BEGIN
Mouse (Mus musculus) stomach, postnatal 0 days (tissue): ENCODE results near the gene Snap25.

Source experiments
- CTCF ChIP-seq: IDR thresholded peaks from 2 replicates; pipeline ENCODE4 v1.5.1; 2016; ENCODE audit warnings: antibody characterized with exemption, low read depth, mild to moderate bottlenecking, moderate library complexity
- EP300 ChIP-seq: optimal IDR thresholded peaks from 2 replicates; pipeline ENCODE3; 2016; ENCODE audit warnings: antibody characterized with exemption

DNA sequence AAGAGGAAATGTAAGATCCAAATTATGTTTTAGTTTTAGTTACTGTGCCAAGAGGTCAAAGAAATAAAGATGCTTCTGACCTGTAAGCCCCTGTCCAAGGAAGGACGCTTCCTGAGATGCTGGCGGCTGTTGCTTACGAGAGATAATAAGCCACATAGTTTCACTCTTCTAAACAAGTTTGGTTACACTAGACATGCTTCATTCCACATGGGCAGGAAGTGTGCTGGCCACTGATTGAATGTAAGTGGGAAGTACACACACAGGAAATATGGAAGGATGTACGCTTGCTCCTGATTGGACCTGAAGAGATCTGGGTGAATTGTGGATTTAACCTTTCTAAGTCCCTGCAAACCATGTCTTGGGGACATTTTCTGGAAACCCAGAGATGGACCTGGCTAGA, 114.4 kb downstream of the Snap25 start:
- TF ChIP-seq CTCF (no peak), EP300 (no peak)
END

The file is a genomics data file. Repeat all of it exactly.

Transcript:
Mouse (Mus musculus) stomach, postnatal 0 days (tissue): ENCODE results near the gene Snap25.

Source experiments
- CTCF ChIP-seq: IDR thresholded peaks from 2 replicates; pipeline ENCODE4 v1.5.1; 2016; ENCODE audit warnings: antibody characterized with exemption, low read depth, mild to moderate bottlenecking, moderate library complexity
- EP300 ChIP-seq: optimal IDR thresholded peaks from 2 replicates; pipeline ENCODE3; 2016; ENCODE audit warnings: antibody characterized with exemption

DNA sequence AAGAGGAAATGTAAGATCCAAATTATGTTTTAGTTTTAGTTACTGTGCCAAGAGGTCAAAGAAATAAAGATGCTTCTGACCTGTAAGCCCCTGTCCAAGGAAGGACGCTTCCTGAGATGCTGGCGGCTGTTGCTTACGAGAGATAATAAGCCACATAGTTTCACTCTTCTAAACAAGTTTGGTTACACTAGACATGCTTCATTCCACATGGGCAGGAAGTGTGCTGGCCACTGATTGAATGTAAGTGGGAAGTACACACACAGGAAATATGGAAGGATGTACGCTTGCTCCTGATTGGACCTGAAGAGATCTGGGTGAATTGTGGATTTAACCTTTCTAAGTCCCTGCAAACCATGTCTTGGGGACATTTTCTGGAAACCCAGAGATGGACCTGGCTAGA, 114.4 kb downstream of the Snap25 start:
- TF ChIP-seq CTCF (no peak), EP300 (no peak)